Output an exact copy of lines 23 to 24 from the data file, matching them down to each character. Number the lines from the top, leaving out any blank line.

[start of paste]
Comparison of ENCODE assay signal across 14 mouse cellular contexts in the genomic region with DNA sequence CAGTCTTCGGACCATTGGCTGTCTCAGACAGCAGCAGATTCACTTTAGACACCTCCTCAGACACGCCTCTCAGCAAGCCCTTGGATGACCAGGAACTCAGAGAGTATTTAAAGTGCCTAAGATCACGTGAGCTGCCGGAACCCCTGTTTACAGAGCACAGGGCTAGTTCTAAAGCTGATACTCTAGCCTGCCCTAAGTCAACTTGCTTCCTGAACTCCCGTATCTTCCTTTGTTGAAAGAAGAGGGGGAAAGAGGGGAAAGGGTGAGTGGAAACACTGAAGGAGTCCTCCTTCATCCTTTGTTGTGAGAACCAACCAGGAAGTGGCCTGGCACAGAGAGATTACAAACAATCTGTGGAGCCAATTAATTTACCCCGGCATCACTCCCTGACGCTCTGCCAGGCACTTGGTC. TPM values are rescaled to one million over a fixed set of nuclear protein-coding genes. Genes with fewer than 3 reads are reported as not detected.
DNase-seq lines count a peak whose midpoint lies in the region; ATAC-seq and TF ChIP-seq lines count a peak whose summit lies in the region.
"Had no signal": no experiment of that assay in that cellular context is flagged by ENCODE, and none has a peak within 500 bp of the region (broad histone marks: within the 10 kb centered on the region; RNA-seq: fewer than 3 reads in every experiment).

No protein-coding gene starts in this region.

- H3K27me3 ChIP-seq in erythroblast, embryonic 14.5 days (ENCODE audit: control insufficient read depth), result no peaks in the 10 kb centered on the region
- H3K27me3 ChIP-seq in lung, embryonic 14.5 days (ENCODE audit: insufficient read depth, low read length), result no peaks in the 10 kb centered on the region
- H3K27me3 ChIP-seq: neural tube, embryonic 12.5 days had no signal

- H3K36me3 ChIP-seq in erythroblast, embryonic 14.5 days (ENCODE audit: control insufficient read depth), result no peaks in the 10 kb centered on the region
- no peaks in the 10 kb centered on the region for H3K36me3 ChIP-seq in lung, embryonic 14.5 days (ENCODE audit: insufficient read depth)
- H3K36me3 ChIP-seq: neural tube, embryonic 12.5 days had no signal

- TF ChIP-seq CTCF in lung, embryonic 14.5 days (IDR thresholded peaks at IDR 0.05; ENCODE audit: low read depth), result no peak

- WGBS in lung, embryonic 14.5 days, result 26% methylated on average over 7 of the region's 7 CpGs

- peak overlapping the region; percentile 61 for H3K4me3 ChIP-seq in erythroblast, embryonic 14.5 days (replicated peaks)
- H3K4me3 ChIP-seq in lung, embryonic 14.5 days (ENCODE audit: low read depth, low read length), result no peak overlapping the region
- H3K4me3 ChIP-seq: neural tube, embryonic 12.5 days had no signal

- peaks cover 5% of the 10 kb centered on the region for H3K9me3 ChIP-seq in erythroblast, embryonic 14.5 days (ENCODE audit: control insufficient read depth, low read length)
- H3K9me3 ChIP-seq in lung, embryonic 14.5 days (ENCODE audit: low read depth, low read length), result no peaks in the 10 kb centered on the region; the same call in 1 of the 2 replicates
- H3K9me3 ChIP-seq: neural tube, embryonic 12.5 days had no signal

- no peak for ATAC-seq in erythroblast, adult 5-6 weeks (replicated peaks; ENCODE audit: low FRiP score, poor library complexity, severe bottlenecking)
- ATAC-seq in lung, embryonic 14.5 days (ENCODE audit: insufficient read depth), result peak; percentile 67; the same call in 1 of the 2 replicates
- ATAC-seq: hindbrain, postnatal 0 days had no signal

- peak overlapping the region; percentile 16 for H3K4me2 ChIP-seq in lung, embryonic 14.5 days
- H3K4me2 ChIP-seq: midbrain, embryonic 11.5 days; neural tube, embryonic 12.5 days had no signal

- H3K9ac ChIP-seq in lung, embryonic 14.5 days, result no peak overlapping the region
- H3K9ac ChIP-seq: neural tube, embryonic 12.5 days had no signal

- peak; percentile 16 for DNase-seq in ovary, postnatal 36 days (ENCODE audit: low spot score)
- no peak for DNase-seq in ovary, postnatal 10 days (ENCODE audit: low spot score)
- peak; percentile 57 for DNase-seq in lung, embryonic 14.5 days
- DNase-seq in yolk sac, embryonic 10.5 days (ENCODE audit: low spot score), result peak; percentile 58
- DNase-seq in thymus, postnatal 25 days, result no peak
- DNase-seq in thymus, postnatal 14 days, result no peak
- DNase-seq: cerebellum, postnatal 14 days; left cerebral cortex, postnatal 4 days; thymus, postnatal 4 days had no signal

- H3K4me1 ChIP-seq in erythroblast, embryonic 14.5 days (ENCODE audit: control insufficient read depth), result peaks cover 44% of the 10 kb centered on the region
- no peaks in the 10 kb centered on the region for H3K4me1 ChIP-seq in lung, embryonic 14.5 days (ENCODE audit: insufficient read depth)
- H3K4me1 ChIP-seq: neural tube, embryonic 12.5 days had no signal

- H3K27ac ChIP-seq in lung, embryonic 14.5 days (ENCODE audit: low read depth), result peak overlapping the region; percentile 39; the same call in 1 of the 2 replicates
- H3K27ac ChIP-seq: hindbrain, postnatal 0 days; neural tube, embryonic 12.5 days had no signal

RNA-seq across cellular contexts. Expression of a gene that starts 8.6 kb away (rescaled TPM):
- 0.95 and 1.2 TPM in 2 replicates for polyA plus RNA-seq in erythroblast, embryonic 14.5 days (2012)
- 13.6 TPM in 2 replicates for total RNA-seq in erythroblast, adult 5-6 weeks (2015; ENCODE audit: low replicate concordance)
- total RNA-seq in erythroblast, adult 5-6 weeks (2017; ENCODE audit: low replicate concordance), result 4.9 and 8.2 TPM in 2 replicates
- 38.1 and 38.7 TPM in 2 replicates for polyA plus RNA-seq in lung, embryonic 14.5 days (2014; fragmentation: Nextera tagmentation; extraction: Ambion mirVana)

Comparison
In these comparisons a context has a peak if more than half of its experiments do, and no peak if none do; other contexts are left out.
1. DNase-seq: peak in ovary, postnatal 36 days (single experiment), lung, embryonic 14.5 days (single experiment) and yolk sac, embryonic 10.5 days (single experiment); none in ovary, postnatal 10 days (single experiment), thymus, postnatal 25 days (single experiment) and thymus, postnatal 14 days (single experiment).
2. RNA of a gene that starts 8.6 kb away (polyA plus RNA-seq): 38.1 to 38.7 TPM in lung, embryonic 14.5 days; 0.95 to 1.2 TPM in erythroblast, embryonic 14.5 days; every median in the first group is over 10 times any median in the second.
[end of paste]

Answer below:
- H3K4me2 ChIP-seq: midbrain, embryonic 11.5 days; neural tube, embryonic 12.5 days had no signal

- H3K9ac ChIP-seq in lung, embryonic 14.5 days, result no peak overlapping the region